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Hacker of Macworld Obtains Free Platinum Passes

A hacker claimed to get early-access to priceless speech of Steve Jobs at the Macworld Conference and Expo. People entitled for the priority access were VIPs and others who paid highly for it.

The event's Web site had a security gap that helped hackers to obtain free 'platinum passes' that actually cost US $1,695, said a security professional. These passes were the top priced sold for Macworld that included the highly demanded priority seating for the keynote address that Jobs delivered on Tuesday. The speech was important because Jobs introduced Apple's new iPhone in it.

The special discount codes available on the inadequately secured Macworld website made the hack possible, wrote Kurt Grutzmacher, a security professional based in Berkeley, Calif, on his blog. He wrote, the code was relatively easy to decipher that would allow a free platinum pass.

Grutzmacher said it was very much obvious that no one would declare everything so that a client could gain access to something prohibited. He added the website owner should validate on the server more than the client and keep the keys confidential. Also, the key should not allow discounted access.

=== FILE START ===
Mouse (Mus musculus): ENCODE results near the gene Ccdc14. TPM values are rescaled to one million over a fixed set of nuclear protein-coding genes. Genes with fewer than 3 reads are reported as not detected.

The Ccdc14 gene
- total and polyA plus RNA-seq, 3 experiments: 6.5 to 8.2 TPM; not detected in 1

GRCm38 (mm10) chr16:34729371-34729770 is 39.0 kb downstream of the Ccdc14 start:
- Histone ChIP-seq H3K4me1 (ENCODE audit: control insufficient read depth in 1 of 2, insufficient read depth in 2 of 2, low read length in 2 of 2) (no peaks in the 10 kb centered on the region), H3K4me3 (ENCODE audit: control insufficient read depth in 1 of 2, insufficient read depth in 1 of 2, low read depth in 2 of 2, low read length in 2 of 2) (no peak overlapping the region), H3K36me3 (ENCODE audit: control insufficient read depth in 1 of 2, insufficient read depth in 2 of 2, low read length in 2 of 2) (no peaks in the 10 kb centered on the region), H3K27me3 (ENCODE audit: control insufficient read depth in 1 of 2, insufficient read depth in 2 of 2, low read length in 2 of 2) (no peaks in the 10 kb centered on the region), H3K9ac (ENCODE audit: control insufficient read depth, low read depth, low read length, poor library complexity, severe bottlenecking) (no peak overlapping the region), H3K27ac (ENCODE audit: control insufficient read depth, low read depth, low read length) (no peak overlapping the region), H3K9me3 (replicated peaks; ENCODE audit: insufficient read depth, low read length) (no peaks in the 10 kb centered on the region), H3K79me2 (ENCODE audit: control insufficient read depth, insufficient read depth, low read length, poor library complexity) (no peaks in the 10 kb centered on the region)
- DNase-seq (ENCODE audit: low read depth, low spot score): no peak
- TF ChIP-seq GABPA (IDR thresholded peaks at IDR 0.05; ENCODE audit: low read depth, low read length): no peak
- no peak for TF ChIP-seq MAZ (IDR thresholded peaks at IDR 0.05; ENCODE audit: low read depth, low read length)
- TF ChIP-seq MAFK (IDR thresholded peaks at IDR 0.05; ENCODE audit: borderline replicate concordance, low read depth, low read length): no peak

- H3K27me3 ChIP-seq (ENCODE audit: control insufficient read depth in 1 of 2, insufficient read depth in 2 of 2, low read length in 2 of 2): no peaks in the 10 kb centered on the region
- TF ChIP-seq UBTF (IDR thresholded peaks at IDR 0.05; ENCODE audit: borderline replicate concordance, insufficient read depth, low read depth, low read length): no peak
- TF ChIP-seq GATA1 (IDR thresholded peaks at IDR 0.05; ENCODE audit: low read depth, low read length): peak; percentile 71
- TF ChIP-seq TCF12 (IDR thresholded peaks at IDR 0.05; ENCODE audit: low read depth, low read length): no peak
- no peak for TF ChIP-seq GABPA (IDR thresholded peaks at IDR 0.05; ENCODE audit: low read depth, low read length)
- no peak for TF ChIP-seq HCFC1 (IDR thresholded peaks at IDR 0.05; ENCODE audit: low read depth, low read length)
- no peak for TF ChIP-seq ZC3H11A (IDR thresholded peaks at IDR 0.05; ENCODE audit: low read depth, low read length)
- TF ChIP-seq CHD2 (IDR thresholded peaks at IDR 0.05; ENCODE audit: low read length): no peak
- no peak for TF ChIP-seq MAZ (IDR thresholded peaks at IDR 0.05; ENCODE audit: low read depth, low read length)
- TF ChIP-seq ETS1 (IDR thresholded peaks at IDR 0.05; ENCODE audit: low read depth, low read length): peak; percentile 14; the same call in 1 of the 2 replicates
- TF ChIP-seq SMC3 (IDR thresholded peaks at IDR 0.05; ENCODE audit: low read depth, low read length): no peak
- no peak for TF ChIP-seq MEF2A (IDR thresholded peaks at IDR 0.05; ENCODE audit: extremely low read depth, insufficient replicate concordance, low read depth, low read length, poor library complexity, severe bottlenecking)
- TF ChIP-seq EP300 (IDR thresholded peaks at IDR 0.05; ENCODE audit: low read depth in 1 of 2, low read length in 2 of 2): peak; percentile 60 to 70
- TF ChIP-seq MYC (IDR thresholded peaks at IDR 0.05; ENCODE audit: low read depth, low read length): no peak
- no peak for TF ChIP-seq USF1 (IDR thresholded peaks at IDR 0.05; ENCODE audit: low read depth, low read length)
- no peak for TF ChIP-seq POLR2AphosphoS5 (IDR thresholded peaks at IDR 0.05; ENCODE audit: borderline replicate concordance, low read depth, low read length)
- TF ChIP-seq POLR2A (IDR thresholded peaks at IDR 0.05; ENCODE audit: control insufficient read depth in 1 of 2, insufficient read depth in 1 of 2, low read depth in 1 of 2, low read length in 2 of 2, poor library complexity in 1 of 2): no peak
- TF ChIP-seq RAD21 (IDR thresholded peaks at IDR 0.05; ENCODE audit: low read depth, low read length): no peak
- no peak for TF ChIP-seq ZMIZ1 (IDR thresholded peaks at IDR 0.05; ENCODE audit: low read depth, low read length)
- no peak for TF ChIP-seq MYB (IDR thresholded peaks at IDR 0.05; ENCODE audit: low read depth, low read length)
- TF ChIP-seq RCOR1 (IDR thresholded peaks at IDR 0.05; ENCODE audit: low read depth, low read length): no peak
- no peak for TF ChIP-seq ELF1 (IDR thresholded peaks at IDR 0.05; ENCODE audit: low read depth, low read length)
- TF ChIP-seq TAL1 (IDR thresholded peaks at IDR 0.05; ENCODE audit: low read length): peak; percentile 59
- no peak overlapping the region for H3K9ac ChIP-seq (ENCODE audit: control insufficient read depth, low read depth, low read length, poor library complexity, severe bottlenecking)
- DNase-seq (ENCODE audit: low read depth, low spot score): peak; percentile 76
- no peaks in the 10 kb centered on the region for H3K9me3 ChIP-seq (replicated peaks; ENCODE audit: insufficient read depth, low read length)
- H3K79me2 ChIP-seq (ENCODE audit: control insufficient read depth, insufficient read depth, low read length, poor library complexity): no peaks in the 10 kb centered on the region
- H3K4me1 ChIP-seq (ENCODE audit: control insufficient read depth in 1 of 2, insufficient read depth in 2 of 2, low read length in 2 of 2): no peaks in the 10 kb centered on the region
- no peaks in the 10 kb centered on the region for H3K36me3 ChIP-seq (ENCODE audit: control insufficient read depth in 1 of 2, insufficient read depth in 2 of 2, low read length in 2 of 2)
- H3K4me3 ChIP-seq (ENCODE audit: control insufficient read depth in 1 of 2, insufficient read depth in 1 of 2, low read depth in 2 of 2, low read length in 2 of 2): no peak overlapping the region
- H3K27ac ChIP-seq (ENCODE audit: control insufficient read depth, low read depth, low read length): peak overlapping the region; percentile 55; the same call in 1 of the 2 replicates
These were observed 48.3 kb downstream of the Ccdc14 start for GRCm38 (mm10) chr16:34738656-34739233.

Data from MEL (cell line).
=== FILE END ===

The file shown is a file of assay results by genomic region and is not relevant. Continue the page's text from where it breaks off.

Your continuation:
Grutzmacher collected his free platinum pass on January 8, 2007 and reported the incident to IDG the next day. IDG World Expo was the organizer of Macworld that concluded on January 12, 2007. Grutzmacher wrote that the people at IDG assessed their logs and discovered that others also knew about the vulnerability and its exploit while he was the only one to report it.

IDG World Expo neither confirmed nor denied the hack. Charlotte McCormack, spokeswoman for IDG said that the company had nothing to comment. The Registration Control Systems, the organization that dealt with the event's registration, passed all queries to IDG.

The alleged hack on Macworld is a superb instance of security problems with Web 2.0 applications, said Billy Hoffman, a researcher at SPI Dynamics, a Web security specialist.

Hoffman explained that IDG made its website more responsive by validating on the event-registering users' computer. For this it inserted a JavaScript code into the browser thereby revealing the manner of verifying the priority code and its use by the website.

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